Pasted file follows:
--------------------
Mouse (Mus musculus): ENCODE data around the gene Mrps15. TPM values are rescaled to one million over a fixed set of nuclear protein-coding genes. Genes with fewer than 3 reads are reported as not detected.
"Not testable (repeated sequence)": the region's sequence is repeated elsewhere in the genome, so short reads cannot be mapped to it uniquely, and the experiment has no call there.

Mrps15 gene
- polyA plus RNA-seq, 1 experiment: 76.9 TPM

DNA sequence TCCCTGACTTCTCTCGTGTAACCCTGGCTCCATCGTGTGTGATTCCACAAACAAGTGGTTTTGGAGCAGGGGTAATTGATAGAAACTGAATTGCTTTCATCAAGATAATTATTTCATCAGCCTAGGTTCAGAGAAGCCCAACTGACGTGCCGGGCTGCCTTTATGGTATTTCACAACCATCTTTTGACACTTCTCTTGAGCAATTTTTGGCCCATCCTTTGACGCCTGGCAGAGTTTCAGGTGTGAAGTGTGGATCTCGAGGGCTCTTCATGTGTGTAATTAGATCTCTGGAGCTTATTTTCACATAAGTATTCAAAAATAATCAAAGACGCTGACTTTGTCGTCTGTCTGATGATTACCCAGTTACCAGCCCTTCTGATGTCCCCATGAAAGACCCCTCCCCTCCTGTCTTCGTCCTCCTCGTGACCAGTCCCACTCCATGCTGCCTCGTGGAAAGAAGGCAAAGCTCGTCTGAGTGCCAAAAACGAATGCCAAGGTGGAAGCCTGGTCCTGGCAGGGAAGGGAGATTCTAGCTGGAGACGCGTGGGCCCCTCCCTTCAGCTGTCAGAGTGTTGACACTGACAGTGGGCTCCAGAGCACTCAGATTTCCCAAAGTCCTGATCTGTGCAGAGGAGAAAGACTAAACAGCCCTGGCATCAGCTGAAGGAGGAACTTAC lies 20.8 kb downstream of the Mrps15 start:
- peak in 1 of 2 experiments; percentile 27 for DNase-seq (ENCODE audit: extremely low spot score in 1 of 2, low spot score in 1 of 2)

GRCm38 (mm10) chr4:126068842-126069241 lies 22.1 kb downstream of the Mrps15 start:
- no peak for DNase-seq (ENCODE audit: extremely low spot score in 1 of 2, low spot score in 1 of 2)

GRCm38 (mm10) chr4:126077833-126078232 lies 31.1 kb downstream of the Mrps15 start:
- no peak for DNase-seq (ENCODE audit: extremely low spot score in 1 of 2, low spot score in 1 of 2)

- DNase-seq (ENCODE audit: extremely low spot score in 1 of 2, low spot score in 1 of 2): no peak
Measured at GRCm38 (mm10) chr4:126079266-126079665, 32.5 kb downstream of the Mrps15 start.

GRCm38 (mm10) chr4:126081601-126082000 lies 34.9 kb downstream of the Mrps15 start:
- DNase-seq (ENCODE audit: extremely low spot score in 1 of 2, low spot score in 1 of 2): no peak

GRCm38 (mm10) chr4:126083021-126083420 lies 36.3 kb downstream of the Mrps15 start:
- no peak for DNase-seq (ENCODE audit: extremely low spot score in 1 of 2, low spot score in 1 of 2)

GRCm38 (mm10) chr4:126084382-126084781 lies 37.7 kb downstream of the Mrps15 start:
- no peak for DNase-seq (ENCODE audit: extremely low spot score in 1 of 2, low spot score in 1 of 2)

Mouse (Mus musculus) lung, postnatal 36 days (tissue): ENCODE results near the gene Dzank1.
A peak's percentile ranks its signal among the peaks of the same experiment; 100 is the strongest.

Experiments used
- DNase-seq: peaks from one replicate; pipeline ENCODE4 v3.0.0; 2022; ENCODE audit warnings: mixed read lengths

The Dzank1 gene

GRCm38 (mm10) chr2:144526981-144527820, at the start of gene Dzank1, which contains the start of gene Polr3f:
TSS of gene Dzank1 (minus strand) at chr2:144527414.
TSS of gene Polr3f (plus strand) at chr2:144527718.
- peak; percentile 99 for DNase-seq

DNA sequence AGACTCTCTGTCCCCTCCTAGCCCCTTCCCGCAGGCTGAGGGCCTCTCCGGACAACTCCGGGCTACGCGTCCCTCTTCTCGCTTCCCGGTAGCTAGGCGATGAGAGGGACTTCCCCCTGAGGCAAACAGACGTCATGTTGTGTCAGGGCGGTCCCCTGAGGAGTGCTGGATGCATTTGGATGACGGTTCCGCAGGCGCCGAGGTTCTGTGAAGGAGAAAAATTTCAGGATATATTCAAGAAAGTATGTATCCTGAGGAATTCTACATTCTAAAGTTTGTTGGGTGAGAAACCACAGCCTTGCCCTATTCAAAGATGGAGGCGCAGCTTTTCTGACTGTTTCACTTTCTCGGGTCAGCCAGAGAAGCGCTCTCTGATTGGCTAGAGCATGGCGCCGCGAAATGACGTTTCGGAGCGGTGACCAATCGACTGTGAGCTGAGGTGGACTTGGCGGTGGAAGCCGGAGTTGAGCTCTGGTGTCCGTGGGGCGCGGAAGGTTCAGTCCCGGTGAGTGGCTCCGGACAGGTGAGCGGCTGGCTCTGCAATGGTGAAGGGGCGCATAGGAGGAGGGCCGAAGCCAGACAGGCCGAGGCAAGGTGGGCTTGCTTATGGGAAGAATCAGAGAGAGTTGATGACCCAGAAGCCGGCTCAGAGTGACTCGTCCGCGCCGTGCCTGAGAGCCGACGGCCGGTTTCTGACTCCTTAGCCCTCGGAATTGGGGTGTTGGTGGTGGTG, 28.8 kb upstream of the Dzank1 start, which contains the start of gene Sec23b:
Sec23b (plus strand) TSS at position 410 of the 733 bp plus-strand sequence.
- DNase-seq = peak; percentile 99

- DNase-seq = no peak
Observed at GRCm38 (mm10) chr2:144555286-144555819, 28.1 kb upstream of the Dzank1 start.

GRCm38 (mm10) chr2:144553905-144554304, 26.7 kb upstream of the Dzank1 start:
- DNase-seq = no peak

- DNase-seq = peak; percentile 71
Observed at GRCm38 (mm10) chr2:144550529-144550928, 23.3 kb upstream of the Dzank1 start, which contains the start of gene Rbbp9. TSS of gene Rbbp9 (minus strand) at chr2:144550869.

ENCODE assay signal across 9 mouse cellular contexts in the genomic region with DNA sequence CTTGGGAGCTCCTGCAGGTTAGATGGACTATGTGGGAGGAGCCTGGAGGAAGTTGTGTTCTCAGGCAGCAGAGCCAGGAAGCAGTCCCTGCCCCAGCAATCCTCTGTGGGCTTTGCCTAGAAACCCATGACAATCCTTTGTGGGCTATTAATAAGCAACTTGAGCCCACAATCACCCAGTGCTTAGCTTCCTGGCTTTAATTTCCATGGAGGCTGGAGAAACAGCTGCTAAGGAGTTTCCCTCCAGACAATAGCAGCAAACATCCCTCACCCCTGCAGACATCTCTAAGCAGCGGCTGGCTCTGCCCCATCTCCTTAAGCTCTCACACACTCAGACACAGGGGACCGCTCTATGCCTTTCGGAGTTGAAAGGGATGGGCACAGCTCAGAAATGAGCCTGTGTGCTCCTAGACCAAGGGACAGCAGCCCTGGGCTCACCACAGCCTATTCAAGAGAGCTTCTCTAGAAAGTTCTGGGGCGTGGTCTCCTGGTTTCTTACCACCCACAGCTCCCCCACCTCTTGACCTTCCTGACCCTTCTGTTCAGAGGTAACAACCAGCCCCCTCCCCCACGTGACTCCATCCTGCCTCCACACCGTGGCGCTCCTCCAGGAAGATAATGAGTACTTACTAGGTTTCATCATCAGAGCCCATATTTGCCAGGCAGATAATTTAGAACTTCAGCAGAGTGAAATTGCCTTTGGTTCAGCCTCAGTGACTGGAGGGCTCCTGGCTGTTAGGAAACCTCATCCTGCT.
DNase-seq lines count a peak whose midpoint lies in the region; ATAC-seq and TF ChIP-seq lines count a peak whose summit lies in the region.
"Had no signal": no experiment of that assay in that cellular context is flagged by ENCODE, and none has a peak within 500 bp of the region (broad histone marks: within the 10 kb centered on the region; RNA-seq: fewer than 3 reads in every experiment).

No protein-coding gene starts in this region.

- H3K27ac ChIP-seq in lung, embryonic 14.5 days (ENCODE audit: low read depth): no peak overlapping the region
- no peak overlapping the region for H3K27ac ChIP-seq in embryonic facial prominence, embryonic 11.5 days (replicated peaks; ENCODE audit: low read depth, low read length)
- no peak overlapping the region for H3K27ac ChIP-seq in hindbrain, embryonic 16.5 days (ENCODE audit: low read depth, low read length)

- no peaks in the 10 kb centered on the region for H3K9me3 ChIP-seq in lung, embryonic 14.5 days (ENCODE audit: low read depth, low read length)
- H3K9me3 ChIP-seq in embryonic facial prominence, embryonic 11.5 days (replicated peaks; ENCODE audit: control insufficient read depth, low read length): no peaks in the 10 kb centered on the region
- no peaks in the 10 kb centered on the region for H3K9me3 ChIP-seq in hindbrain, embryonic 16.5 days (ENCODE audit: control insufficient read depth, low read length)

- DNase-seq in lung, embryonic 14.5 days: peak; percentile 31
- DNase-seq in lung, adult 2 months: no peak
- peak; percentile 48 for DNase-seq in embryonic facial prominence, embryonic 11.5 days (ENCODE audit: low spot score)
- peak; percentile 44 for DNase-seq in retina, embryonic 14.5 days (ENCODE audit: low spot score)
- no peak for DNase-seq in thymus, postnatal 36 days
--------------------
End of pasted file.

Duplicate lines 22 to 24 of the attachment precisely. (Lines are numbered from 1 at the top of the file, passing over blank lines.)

- DNase-seq: peaks from one replicate; pipeline ENCODE4 v3.0.0; 2022; ENCODE audit warnings: mixed read lengths

The Dzank1 gene

GRCm38 (mm10) chr2:144526981-144527820, at the start of gene Dzank1, which contains the start of gene Polr3f: